Our first full day in Montrois, Haiti began early! We spent the morning as guests at a Haitian school that was started by a ministry called Love for Haiti. This school is the dream of an American named Maggie and a Haitian named Maxim. They wanted to make school accessible to children in the Montrois community who would otherwise be unable to attend school. Maxim shared with us that the school’s permanent structure was originally meant to be a home for him and his family. His motivation to serve his community was so great that he designated his home for classrooms. So instead of living in this structure he and his family live with his parents. Maxim credited God with the success of the school. He also asked us for our continued prayers for the school and its students.
Maxim credited God with the success of the school. He also asked us for our continued prayers for the school and its students.
Our team’s role at the school this morning was to guide students through several simple but fun science experiments. We were told that the children rarely get the opportunity to engage in such hands-on learning. The students seemed to be very excited to participate! Quite possibly the most popular experiment was one that demonstrated the gaseous state using Nerds candy and Sprite. The experiment began by filling a balloon with Nerds and attaching the ballon to the top of a Sprite bottle. When the Nerds come in contact with the Sprite, the resulting gas expands the balloon. The children were given a handful of Nerds following the experiment. They were a huge hit!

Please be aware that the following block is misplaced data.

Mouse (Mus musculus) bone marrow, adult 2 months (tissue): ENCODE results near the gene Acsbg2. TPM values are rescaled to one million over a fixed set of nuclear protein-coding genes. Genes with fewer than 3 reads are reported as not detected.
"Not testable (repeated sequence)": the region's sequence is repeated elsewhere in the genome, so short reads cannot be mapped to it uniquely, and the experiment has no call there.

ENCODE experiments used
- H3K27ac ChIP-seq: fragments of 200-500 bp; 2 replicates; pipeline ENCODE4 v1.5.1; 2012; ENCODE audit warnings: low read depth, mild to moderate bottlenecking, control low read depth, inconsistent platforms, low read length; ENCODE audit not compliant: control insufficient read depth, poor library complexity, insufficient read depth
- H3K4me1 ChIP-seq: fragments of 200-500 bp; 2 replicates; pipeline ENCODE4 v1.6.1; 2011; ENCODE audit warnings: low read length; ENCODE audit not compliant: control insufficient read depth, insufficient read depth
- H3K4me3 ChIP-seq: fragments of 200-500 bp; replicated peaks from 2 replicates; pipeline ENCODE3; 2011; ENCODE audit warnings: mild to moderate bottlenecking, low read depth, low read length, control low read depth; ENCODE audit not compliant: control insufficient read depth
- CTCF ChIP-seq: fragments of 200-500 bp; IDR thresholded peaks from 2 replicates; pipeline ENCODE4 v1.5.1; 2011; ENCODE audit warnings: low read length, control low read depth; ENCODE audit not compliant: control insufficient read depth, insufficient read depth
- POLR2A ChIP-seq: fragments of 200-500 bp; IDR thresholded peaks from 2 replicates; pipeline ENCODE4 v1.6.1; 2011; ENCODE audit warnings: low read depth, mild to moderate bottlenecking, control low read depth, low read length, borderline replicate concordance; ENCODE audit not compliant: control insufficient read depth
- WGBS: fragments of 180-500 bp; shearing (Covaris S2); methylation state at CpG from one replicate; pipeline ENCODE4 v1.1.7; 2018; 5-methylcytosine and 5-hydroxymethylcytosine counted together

One of the things I am quickly learning is how much time, energy, and money it takes for the long-term missionaries just to survive. This is time, energy, and money that takes away from ministry. We obviously came to serve and love on the Haitian people, however, this trip has changed my cynical view of short-term mission. I am learning that one of the best service a short-term missions team can do is not only love on the people in the culture, but help build infrastructure (generators, solar panels, etc…) to make life for the long-term missionary easier. Which, in turn, would allow them to spend more time and effort focusing on ministry.